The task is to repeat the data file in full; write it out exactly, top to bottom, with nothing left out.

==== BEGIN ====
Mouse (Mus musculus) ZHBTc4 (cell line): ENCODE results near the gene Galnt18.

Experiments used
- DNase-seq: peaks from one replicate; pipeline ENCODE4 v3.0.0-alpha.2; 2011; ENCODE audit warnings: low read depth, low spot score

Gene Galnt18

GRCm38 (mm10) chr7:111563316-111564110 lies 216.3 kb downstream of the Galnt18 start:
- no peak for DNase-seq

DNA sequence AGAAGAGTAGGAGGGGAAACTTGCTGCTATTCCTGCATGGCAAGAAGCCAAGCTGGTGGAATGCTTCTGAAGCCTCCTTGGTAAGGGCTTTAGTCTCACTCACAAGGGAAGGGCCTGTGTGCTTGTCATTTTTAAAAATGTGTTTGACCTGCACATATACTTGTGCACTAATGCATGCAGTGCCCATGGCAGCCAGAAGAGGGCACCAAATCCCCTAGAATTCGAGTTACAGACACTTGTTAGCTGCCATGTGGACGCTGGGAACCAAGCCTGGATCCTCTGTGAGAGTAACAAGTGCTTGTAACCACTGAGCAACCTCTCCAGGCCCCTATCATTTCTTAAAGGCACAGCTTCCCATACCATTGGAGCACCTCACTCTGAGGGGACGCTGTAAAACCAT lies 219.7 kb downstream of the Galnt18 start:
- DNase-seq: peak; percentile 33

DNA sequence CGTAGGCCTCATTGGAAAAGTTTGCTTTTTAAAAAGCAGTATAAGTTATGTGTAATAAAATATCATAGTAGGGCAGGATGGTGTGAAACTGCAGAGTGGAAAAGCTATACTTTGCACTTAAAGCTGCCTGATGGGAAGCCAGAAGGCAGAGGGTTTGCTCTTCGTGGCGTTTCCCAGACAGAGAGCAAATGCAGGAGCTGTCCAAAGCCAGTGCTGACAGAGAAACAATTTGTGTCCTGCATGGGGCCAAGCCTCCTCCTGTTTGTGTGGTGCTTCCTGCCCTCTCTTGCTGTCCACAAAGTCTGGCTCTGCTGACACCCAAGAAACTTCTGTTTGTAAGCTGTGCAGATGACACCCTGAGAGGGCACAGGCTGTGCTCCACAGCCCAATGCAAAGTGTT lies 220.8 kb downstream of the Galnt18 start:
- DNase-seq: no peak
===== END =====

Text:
Mouse (Mus musculus) ZHBTc4 (cell line): ENCODE results near the gene Galnt18.

Experiments used
- DNase-seq: peaks from one replicate; pipeline ENCODE4 v3.0.0-alpha.2; 2011; ENCODE audit warnings: low read depth, low spot score

Gene Galnt18

GRCm38 (mm10) chr7:111563316-111564110 lies 216.3 kb downstream of the Galnt18 start:
- no peak for DNase-seq

DNA sequence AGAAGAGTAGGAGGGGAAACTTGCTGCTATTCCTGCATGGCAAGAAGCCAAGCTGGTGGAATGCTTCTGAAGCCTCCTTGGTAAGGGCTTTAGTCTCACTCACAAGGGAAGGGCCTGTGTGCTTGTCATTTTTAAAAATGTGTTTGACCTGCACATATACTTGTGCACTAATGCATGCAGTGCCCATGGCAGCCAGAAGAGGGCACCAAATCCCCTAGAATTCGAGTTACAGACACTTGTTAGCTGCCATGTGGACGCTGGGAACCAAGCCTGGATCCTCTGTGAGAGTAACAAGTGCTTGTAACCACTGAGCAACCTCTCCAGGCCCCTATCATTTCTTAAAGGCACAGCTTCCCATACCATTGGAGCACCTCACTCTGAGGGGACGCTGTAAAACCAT lies 219.7 kb downstream of the Galnt18 start:
- DNase-seq: peak; percentile 33

DNA sequence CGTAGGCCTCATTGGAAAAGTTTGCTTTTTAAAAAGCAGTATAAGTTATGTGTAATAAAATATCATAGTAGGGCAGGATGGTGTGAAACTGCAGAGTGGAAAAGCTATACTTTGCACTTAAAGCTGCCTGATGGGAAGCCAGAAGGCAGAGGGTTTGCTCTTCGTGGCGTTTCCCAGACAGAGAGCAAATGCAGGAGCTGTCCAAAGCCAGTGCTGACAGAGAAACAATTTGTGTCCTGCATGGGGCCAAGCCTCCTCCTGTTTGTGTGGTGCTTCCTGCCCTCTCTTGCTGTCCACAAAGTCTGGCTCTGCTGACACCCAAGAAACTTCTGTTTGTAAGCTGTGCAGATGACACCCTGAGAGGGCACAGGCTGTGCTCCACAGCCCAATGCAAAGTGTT lies 220.8 kb downstream of the Galnt18 start:
- DNase-seq: no peak